CAROL SEMRAD, MD: I think it's high amounts over years, in general, although, as Howard said, it can be lower amounts over a more prolonged time. Again, there's somewhat of a difference in whether you metabolize it easily.
DAVID MARKS, MD: You mean break it down?
CAROL SEMRAD, MD: Right, break it down.
DAVID MARKS, MD: Is there a difference between men and women in the incidence of liver disease from alcohol?
HOWARD WORMAN, MD: There are several studies that suggest that women -- alcohol liver disease is less common in women, because women tend to drink less than men, but several studies suggest that women who drink smaller amounts may get alcoholic liver disease as opposed to men. So men may have to drink more to get liver disease than women. Some studies suggest that.
DAVID MARKS, MD: Why is that?
HOWARD WORMAN, MD: It's not entirely clear. Some studies have suggested that men may break down alcohol more readily in their stomach as opposed to women, so before the alcohol gets into the circulation to the liver, men may break down more alcohol than women.
DAVID MARKS, MD: But you're not saying that men should go and drink more than their wives or girlfriends because they can handle it, right?
HOWARD WORMAN, MD: Well, maybe on one given occasion, but not on a regular basis.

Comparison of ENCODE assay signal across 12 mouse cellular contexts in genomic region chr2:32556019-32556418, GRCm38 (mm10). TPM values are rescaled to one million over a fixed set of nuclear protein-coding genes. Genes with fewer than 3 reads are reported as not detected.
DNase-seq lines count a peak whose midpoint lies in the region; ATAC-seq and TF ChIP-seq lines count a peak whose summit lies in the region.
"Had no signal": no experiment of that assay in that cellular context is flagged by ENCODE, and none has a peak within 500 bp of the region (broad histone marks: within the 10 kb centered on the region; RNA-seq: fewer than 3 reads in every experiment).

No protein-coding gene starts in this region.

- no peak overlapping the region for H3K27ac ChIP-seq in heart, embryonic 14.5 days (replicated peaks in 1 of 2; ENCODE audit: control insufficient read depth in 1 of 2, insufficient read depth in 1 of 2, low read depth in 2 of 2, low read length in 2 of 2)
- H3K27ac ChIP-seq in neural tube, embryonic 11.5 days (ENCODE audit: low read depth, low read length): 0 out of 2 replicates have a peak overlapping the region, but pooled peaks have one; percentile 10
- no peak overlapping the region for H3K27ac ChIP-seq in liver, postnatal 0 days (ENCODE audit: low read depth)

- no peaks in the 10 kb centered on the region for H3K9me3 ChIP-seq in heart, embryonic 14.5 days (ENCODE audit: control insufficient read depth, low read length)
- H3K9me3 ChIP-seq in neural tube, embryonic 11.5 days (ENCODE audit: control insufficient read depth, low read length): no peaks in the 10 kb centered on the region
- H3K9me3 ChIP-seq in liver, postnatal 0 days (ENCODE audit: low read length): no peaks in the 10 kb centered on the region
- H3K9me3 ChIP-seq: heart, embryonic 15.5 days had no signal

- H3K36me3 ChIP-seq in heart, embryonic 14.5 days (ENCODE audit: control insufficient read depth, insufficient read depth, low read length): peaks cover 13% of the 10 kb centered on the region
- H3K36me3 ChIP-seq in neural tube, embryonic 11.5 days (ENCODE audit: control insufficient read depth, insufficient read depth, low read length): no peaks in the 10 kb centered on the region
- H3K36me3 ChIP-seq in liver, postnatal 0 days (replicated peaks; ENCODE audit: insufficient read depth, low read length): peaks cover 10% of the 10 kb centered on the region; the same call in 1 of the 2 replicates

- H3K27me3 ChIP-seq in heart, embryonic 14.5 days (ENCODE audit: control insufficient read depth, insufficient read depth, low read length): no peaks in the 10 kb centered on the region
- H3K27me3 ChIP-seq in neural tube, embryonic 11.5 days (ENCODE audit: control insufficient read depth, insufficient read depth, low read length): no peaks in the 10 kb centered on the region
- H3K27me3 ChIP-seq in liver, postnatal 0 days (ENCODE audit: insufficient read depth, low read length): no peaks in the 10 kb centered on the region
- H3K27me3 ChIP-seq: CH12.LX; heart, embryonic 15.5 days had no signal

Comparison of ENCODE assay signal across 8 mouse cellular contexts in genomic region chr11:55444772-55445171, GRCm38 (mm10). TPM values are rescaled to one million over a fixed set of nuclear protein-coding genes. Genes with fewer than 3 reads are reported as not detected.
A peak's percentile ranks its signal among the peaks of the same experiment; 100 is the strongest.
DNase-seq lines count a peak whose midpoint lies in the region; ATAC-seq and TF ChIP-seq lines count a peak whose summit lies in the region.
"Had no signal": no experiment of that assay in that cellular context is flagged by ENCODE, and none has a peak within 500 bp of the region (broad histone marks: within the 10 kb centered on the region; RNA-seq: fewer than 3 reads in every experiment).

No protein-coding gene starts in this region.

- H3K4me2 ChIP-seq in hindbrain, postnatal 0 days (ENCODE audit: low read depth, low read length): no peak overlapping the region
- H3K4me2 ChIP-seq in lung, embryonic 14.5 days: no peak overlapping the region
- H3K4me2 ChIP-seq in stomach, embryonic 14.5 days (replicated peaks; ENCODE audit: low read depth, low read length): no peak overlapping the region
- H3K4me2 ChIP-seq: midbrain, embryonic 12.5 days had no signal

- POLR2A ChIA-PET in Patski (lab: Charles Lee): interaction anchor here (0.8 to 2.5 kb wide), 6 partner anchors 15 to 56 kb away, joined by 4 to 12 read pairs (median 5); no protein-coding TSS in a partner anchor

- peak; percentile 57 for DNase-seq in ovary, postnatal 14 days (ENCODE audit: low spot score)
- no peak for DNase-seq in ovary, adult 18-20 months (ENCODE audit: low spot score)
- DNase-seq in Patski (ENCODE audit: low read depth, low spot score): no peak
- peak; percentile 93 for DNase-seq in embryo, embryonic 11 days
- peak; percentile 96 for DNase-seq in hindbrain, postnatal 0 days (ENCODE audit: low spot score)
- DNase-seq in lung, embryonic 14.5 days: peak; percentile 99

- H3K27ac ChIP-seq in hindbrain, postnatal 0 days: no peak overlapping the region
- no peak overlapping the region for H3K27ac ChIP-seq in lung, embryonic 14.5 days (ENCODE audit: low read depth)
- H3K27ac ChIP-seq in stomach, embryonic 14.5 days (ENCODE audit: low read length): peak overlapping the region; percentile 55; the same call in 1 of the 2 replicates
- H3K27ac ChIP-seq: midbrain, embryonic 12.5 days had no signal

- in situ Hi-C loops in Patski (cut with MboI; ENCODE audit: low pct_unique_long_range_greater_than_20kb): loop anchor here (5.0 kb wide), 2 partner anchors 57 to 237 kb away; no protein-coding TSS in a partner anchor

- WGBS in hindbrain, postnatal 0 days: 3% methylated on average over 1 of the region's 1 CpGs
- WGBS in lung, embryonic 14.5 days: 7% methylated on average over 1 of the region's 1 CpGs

DAVID MARKS, MD: That begs the question of how much is too much? I know it is variable, but is there any general rule that a person can follow to know if they're drinking too much alcohol?
CAROL SEMRAD, MD: I think it's hard to predict that, because people don't tend to measure the amount of alcohol they drink in any given drink, and even in wines there's a variety of alcohol content, or the contents varies in different wines and different drinks that you take. So it's very hard to keep track of it, I would think. But certainly anyone who's drinking several or many drinks a day is probably drinking too much.
DAVID MARKS, MD: On a daily basis?
CAROL SEMRAD, MD: On a daily basis.
HOWARD WORMAN, MD: In general, one, maybe two drinks a day is not going to make problems, but once you start getting above that one- or two-drink-a-day limit, it's very hard to predict if you might have liver problems or not.
DAVID MARKS, MD: And of course we should emphasize that alcohol affects other organs besides the liver, too, so that if you drink too much alcohol, you can run into a whole host of problems.
HOWARD WORMAN, MD: Absolutely. Maybe only 10% of alcohol abusers get liver disease, but the other 90% who are serious alcohol abusers get many, many other problems.
DAVID MARKS, MD: Great. Well, Dr. Semrad, Dr. Worman, thank you very much. And thank you for joining our webcast. I'm Dr. David Marks. Goodbye.